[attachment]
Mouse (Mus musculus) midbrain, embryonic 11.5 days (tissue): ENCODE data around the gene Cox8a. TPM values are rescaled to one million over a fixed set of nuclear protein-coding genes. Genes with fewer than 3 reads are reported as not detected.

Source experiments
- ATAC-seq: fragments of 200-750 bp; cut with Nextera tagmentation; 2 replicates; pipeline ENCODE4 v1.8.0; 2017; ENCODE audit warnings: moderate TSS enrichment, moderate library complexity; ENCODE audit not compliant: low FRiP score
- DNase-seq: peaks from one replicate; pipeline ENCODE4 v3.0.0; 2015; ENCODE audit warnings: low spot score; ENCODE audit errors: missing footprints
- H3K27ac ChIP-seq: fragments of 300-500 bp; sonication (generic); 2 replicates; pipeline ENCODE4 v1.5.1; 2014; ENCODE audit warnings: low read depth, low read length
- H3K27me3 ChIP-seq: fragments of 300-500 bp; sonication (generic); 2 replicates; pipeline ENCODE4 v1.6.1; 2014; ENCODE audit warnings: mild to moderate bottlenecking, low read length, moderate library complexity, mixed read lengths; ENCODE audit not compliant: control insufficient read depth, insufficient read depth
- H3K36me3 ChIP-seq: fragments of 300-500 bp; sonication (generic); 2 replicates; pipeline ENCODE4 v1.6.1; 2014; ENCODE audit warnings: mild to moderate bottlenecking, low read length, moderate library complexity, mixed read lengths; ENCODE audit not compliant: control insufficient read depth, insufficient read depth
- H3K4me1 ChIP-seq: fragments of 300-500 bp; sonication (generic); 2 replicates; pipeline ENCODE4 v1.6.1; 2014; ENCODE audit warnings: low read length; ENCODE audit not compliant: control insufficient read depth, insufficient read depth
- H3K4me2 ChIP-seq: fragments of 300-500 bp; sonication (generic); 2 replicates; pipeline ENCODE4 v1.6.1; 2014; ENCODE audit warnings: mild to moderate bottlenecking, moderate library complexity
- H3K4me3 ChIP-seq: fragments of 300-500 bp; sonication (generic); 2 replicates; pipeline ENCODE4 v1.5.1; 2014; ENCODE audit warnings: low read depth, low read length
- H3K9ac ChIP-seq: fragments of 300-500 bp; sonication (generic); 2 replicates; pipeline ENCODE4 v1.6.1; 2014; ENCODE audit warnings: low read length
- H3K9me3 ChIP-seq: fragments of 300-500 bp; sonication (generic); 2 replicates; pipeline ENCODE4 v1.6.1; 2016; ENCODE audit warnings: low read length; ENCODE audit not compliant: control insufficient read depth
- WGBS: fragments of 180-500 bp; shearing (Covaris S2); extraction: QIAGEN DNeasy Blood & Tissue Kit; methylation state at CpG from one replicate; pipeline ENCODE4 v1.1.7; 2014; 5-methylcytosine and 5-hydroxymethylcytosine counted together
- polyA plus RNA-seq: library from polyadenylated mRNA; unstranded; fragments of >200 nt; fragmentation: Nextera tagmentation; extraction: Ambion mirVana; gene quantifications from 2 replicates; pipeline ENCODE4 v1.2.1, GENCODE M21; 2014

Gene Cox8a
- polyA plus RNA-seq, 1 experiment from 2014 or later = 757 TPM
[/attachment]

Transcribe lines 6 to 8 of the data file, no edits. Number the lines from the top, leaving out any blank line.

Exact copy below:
- H3K27me3 ChIP-seq: fragments of 300-500 bp; sonication (generic); 2 replicates; pipeline ENCODE4 v1.6.1; 2014; ENCODE audit warnings: mild to moderate bottlenecking, low read length, moderate library complexity, mixed read lengths; ENCODE audit not compliant: control insufficient read depth, insufficient read depth
- H3K36me3 ChIP-seq: fragments of 300-500 bp; sonication (generic); 2 replicates; pipeline ENCODE4 v1.6.1; 2014; ENCODE audit warnings: mild to moderate bottlenecking, low read length, moderate library complexity, mixed read lengths; ENCODE audit not compliant: control insufficient read depth, insufficient read depth
- H3K4me1 ChIP-seq: fragments of 300-500 bp; sonication (generic); 2 replicates; pipeline ENCODE4 v1.6.1; 2014; ENCODE audit warnings: low read length; ENCODE audit not compliant: control insufficient read depth, insufficient read depth